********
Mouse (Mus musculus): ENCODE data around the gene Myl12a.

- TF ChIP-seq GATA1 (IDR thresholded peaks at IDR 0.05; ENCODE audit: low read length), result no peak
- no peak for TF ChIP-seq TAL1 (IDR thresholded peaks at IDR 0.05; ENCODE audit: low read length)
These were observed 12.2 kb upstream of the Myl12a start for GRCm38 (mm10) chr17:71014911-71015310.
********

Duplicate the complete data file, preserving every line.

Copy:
Mouse (Mus musculus): ENCODE data around the gene Myl12a.

- TF ChIP-seq GATA1 (IDR thresholded peaks at IDR 0.05; ENCODE audit: low read length), result no peak
- no peak for TF ChIP-seq TAL1 (IDR thresholded peaks at IDR 0.05; ENCODE audit: low read length)
These were observed 12.2 kb upstream of the Myl12a start for GRCm38 (mm10) chr17:71014911-71015310.